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Skilled Worker visa – construction added to ease skills shortage

2-minute read

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Zach Hayward-Jones

Zach Hayward-Jones

31 August 2023

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Due to skill shortages, the UK government is relaxing visa restrictions for foreign workers in the construction industry. With new trades being added to the Shortage Occupation List, there’s hope these changes will boost productivity and help tradespeople get the staff they need.

But how will this work for business owners looking to hire from outside the UK? And will the changes be enough to solve the widespread shortage of skilled workers?

Skilled Worker visas – what’s changing?

The Shortage Occupation List was created to support industries that are struggling with staff shortages by relaxing visa restrictions for foreign workers. This has now been expanded to include more professions, with a particular focus on construction and trade industries.

Workers from outside the UK that are eligible to apply will receive 80 per cent of the ‘going rate’ of their trade, while also getting a Skilled Worker visa and cheaper application fee.

Employers will need to give a sponsored job offer to a worker for them to apply. And the employee will also need to reach an English language requirement – meaning they should be able to speak, read, and write in English.

The following trades have been added to the Shortage Occupation List:

  • bricklayers and masons
  • roof tilers and slaters
  • plasterers

The list also states that “construction and building trades not elsewhere classified” are an option. So, if you don’t see your profession listed, it doesn’t mean it’s not included.

And as a reminder of some of the professions already included on the Shortage Occupation List:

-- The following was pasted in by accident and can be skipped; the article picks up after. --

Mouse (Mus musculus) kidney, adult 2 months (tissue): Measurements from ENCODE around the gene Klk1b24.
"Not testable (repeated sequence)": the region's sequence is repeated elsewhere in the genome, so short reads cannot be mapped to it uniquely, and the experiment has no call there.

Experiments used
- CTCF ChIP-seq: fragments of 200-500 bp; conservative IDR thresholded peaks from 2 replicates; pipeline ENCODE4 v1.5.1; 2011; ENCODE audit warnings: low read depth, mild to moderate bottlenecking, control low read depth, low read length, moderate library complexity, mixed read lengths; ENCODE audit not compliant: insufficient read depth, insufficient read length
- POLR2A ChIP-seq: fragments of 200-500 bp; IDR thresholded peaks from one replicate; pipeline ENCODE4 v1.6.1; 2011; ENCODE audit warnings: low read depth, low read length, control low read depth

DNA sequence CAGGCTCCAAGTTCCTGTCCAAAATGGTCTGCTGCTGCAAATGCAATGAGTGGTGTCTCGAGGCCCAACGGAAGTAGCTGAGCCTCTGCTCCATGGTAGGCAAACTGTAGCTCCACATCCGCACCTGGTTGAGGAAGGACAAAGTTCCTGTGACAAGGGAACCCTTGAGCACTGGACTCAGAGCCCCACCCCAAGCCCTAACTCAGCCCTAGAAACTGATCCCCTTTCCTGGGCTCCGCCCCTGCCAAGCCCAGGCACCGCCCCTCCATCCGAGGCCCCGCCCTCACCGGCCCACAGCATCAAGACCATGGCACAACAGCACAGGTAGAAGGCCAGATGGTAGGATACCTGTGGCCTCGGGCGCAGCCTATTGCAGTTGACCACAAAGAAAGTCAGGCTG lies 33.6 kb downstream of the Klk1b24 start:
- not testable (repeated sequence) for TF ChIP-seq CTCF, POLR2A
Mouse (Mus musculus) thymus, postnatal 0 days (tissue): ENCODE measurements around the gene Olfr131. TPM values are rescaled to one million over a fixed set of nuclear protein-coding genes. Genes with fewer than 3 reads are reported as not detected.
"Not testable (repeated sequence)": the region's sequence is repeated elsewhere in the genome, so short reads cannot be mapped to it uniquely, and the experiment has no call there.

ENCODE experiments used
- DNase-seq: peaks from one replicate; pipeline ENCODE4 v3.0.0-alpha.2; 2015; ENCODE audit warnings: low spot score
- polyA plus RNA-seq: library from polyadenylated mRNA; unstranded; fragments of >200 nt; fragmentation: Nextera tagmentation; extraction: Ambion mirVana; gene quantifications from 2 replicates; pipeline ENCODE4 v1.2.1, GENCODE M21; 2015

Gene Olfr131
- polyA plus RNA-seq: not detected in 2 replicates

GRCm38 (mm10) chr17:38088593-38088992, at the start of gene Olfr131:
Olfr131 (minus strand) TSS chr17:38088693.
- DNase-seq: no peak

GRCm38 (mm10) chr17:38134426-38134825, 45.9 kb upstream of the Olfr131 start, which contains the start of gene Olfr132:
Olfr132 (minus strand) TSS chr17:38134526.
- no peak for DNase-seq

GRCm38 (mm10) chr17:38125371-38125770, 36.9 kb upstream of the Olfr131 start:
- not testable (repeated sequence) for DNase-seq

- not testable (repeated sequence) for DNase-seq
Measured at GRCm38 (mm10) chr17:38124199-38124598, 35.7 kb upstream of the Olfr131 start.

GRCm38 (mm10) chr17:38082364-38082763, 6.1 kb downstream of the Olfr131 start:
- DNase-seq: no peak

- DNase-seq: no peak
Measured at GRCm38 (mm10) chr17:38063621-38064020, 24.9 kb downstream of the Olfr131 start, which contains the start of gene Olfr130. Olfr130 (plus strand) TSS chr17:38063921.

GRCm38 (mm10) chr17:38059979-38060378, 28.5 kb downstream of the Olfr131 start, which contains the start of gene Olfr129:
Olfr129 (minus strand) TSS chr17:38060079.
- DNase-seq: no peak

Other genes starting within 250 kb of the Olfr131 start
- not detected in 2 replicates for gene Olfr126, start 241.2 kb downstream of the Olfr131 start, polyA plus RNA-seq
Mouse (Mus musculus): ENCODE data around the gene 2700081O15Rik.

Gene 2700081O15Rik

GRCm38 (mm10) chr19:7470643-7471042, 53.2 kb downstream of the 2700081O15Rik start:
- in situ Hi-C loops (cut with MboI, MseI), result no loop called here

• civil engineers
  • mechanical engineers
  • design and development engineers
  • electronics and electrical engineers
  • quality control and planning engineers

And like with construction, it includes “engineering professionals not elsewhere classified” as an option, so if your business hires engineers, it’s likely to be included.

Be sure to check the Shortage Occupation List for the full details because the rates vary depending on the trade.

Why does the construction industry need support?

These changes are the government's response to national skills shortages. They initially introduced more relaxed visa restrictions for careers and healthcare workers in February 2022.

But the independent Migration Advisory Committee suggested in March 2023 that construction would benefit from more relaxed restrictions for foreign workers.

As we pointed out in our industry predictions article, skills and labour shortages have been a major issue in the construction industry that looked set to continue for quite some time. This is partly due to the loss of EU workers post-Brexit, but also a broader issue of an ageing workforce.

Making it easier for workers from outside the UK to get a visa should hopefully help employers fill the gaps in their workforce.

Will it make a difference for tradespeople?

The new rules have been met with a mixed response. Some see it as a necessary step to cope with high-demand, while others feel it’s a short-term fix to a bigger problem.

The chief executive of Build UK, Suzannah Nichol, said: “It is vital that construction is able to fill vacancies and quickly address shortages around particular roles.

“We welcome the news that five occupations will be added to the shortage occupations list, which will help the industry continue to deliver the schools, homes, hospitals and infrastructure that we need.”

While others feel focusing on upskilling UK residents would be more worthwhile. MP of South Holland and The Deepings, Sir John Hayes, said: “The construction industry has a long history of offering apprenticeships” and that we “should be training up the British workforce.”

The overall aim, a Home Office spokesperson shared, is to “aid the delivery of key national infrastructure and stimulate growth for related industries”.

But after a difficult year, there’s reason for some optimism. Data from Construction Europe that predicts a 12 per cent recovery from the UK’s construction industry in 2024.

Productivity across construction has been reduced because of the skilled worker shortage. Government strategies to tackle the shortage could be part of the reason for the expected recovery.

Has your business experienced a labour shortage? Let us know in the comments below.

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Zach Hayward-Jones

Written by

Zach Hayward-Jones

Zach Hayward-Jones is a Copywriter at Simply Business, with six years of writing experience across entertainment, insurance, and financial services. Zach specialises in covering small business and landlord insurance. He has a particular interest in issues impacting the hospitality industry after spending a number of years working as a pastry chef.

We create this content for general information purposes and it should not be taken as advice. Always take professional advice. Read our full disclaimer

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